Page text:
US troop withdrawal from Afghanistan: hope for a peaceful future?

Anh Huyen
Chia sẻ

(VOVWORLD) - US President Joe Biden on Wednesday announced a plan to withdraw all US troops from Afghanistan by September 11 this year. NATO and other US allies have said they will go along with this plan. Many observers, however, are skeptical this decision will bring peace to Afghanistan.

US troop withdrawal from Afghanistan: hope for a peaceful future? - ảnh 1US President Joe Biden plans to withdraw all US troops from Afghanistan by September 11, 2021. (Photo: Reuters)

The withdrawal will end America’s longest war, which was triggered by al Qaeda attacks on the US on September 11, 2001. The war has killed 2,400 US troops and cost nearly 2 trillion USD.

On Wednesday, NATO Secretary General Jens Stoltenberg confirmed that NATO will withdraw all of its nearly 7,000 active troops in Afghanistan, beginning May 1, and that the withdrawal will be completed within a few months. 30 NATO members agreed to coordinate the alliance’s withdrawal from Afghanistan.

Turning point of the war in Afghanistan?

The withdrawal decision comes as no big surprise. Biden’s predecessor Donald Trump announced that he would soon end the war that has dragged on for 20 years. Afghan President Ashraf Ghani said his country respects the US decision and will work with all partners to ensure a smooth transition, insisting that Afghanistan’s armed forces are capable of protecting the country and its people.

NATO chief Stoltenberg said that this is not the end of the organization’s relationship with Afghanistan, but rather the start of a new chapter. NATO allies will continue to stand with the Afghan people but it is now for the Afghan people to build a sustainable peace that puts an end to violence, he added.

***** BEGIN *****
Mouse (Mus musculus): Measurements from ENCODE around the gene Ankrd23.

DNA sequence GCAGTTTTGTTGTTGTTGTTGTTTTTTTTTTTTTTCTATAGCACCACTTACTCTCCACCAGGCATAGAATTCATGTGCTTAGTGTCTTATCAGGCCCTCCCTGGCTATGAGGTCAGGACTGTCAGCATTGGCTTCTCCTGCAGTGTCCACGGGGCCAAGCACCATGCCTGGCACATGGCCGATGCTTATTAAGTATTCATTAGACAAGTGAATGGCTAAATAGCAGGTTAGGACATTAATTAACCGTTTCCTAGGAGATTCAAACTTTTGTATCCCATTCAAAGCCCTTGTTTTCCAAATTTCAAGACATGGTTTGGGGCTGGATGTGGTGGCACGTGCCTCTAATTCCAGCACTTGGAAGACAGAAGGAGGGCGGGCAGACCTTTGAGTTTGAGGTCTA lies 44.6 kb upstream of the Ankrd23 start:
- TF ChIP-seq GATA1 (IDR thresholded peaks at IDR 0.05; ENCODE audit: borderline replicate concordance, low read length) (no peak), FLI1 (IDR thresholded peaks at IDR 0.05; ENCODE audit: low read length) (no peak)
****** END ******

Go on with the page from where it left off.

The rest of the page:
Multiple countries have welcomed the decision as a turning point in the war, but critics say it could make it hard to prevent further terrorist attacks .

Many are concerned about the future of Afghanistan because they consider the government of President Ashraf Ghani incapable of governing the country. Peace negotiations between the government, the Taliban, and other armed groups have yet to produce any positive results. No peace agreement is imminent and the fighting against extremist militias in Afghanistan continues to drag on.

Unproductive peace negotiations

The Afghan peace process has been at an impasse since talks in Doha, Qatar, between the Afghan government and the Taliban stalled. The US has pushed for peace to be negotiated between the Afghan government and the Taliban before the last 2,500 US troops leave. Washington wants the two sides to reach some kind of power-sharing arrangement. The deadline for that was supposed to be May 1, but as that deadline approaches, there seems to be no sign of the Taliban renouncing its violence. On Tuesday, the Taliban vowed not to participate in an international conference on the future of Afghanistan, scheduled to take place in Turkey this month, until all foreign forces leave.

According to the latest UN report, there are about 500 al-Qaeda terrorists operating in Afghanistan and the Taliban still maintains close ties with al-Qaeda. International observers are concerned that if the conflict between the Afghan government and the Taliban is not resolved, it will provide an opportunity for extremist organizations like Al Qaeda or ISIS to resume operations in Afghanistan. The danger of Afghanistan falling into renewed turmoil after the withdrawal of US and NATO troops is real. Hope for a peaceful future for Afghanistan is fragile to say the least.